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About this poet

Born on November 19, 1953, in Fort Bragg, North Carolina, Tony Hoagland is the author of witty, poingnant poems that comment on contemporary American life and culture.

His books of poetry include Unincorporated Personas in the Late Honda Dynasty (Graywolf Press, 2010); What Narcissism Means to Me (2003), a finalist for the National Book Critics Circle Award; Donkey Gospel (1998), which received the James Laughlin Award; and Sweet Ruin (1992), chosen by Donald Justice for the 1992 Brittingham Prize in Poetry and winner of the Zacharis Award from Emerson College.

Hoagland's other honors and awards include two grants from the National Endowment for the Arts, a fellowship to the Provincetown Fine Arts Work Center, the O. B. Hardison Prize for Poetry and Teaching from the Folger Shakespeare Library, the 2008 Jackson Poetry Prize from Poets & Writers magazine, as well as the Poetry Foundation's 2005 Mark Twain Award in recognition of his contribution to humor in American poetry.

In 2002, the American Academy of Arts and Letters praised the poet's work with a citation stating, "Tony Hoagland's imagination ranges thrillingly across manners, morals, sexual doings, kinds of speech both lyrical and candid, intimate as well as wild."

He currently teaches at the University of Houston and Warren Wilson College.

Jet

Tony Hoagland, 1953
Sometimes I wish I were still out 
on the back porch, drinking jet fuel 
with the boys, getting louder and louder 
as the empty cans drop out of our paws 
like booster rockets falling back to Earth

and we soar up into the summer stars. 
Summer. The big sky river rushes overhead, 
bearing asteroids and mist, blind fish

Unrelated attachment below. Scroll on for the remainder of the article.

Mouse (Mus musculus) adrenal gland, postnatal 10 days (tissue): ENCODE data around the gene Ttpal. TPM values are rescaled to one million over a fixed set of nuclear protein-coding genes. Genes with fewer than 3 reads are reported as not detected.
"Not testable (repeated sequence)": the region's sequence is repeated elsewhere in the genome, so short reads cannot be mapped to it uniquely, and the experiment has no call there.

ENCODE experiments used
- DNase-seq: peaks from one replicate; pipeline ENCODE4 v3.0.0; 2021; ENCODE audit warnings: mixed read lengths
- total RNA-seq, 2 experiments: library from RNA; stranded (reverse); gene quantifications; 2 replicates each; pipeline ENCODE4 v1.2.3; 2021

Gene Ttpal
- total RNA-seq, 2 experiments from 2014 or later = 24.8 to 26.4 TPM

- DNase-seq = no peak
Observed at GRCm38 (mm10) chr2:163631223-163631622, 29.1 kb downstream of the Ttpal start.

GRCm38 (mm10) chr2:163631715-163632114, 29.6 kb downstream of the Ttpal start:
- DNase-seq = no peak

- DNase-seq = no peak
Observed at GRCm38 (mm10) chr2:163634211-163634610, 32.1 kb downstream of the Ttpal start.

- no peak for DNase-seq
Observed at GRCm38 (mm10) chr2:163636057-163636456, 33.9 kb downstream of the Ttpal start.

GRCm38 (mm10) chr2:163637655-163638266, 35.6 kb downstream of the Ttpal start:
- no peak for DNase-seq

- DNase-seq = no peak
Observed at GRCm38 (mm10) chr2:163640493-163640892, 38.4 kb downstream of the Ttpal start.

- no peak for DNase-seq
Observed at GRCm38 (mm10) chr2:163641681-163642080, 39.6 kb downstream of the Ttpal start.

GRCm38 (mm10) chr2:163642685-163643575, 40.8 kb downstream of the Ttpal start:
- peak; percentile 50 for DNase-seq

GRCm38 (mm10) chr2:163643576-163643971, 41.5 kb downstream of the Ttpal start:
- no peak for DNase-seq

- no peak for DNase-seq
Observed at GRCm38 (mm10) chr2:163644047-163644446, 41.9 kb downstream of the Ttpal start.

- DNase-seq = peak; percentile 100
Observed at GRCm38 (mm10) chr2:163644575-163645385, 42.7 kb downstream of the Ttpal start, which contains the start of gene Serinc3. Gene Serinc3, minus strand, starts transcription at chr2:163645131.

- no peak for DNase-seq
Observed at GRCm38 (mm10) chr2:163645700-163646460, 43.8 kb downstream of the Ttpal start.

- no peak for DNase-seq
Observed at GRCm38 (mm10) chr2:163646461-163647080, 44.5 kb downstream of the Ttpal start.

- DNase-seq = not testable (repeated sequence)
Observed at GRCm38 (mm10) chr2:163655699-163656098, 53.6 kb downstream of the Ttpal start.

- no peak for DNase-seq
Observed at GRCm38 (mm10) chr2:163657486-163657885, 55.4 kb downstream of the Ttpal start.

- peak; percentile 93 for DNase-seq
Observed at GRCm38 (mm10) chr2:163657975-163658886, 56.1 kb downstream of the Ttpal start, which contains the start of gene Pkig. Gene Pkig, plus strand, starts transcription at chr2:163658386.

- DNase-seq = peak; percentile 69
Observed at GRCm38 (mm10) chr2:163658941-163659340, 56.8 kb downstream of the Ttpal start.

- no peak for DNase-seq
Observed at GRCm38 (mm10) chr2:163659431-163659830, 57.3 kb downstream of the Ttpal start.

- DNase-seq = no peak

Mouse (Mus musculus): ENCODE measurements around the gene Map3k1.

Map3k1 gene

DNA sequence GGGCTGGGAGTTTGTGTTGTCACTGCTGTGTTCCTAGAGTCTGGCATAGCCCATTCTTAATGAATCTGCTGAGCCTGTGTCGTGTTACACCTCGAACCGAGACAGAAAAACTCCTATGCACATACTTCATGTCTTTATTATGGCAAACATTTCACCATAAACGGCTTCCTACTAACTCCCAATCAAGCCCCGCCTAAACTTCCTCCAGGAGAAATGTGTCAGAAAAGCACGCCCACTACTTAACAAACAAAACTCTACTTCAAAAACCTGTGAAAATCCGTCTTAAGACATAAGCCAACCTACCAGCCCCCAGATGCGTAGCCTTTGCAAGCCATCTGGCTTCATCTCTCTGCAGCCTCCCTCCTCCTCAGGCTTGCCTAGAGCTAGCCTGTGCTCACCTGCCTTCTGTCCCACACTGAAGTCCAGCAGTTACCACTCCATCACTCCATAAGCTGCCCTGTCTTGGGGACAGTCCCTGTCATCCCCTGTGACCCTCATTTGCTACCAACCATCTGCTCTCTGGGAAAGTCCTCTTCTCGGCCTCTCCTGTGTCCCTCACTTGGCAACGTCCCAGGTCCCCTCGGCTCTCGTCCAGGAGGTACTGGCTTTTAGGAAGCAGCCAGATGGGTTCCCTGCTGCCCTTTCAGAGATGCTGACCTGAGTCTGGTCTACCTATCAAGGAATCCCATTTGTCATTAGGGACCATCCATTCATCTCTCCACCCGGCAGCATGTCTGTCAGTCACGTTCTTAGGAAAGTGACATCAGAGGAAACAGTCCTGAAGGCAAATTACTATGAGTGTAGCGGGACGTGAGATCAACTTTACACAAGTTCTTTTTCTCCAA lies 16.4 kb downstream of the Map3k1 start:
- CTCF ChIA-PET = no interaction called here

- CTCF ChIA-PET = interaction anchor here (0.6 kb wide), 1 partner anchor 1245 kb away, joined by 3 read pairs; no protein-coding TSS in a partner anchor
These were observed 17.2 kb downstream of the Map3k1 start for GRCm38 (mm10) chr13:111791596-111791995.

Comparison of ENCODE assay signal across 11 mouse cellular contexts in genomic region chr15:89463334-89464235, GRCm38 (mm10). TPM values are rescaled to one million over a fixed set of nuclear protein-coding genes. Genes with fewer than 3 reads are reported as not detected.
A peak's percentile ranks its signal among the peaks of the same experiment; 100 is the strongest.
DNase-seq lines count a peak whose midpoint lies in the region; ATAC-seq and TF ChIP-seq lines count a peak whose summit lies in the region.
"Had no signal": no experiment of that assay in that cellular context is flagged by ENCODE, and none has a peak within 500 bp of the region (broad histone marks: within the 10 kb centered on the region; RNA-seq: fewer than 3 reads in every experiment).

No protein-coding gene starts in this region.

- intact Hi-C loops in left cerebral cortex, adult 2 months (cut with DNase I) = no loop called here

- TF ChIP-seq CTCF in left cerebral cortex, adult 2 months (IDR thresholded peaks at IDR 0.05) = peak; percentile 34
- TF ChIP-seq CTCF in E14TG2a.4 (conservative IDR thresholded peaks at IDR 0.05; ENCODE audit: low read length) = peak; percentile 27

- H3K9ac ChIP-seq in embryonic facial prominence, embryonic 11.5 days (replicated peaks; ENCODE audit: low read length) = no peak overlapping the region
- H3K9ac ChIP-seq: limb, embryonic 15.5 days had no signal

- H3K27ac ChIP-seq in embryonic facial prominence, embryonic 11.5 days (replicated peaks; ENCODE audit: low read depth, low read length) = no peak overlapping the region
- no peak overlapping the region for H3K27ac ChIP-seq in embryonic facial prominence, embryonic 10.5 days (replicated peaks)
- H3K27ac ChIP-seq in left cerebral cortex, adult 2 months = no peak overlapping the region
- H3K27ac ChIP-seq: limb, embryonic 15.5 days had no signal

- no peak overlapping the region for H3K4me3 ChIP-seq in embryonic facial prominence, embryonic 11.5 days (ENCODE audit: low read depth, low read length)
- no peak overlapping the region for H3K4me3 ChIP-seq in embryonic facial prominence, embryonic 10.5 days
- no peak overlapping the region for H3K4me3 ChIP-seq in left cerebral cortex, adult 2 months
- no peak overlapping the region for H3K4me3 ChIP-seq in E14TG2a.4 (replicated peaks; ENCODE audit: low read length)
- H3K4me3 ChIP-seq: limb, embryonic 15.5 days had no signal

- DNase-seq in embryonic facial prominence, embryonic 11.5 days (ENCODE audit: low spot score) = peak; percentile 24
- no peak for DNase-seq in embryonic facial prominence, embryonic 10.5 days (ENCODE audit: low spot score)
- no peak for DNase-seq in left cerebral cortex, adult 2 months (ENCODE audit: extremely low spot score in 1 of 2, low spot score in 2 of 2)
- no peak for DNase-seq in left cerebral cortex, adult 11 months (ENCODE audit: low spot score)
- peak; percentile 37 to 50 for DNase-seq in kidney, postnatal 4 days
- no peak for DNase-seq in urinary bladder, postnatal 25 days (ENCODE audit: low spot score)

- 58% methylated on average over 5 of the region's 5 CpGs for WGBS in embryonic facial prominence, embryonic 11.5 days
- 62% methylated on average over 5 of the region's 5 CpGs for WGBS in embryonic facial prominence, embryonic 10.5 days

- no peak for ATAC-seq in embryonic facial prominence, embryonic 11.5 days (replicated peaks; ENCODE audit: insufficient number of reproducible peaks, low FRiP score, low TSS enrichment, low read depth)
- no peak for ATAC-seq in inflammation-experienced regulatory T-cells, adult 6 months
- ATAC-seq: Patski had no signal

and old space suits with skeletons inside. 
On Earth, men celebrate their hairiness,

and it is good, a way of letting life 
out of the box, uncapping the bottle 
to let the effervescence gush 
through the narrow, usually constricted neck.

And now the crickets plug in their appliances 
in unison, and then the fireflies flash 
dots and dashes in the grass, like punctuation 
for the labyrinthine, untrue tales of sex 
someone is telling in the dark, though

no one really hears. We gaze into the night 
as if remembering the bright unbroken planet 
we once came from, 
to which we will never 
be permitted to return. 
We are amazed how hurt we are. 
We would give anything for what we have.

© Copyright 1998 by Tony Hoagland. Used from Donkey Gospel with the permission of Graywolf Press, Saint Paul, Minnesota. All rights reserved. www.graywolfpress.org

© Copyright 1998 by Tony Hoagland. Used from Donkey Gospel with the permission of Graywolf Press, Saint Paul, Minnesota. All rights reserved. www.graywolfpress.org

Tony Hoagland

Tony Hoagland

Born on November 19, 1953, in Fort Bragg, North Carolina, Tony Hoagland

by this poet

poem
If you are lucky in this life, 
you will get to help your enemy 
the way I got to help my mother
when she was weakened past the point of saying no.

Into the big enamel tub 
half-filled with water 
which I had made just right, 
I lowered the childish skeleton 
she had become.

Her eyelids fluttered as I soaped
poem

My marriage ended in an airport long ago.
I was not wise enough to cry while looking for my car,

walking through the underground garage;
jets were roaring overhead, and if I had been wise

I would have looked up at those heavy-bellied cylinders
and seen the wheelchairs
poem

The season turned like the page of a glossy fashion magazine. 
In the park the daffodils came up 
and in the parking lot, the new car models were on parade.

Sometimes I think that nothing really changes—

The young girls show the latest crop of tummies, 
        and the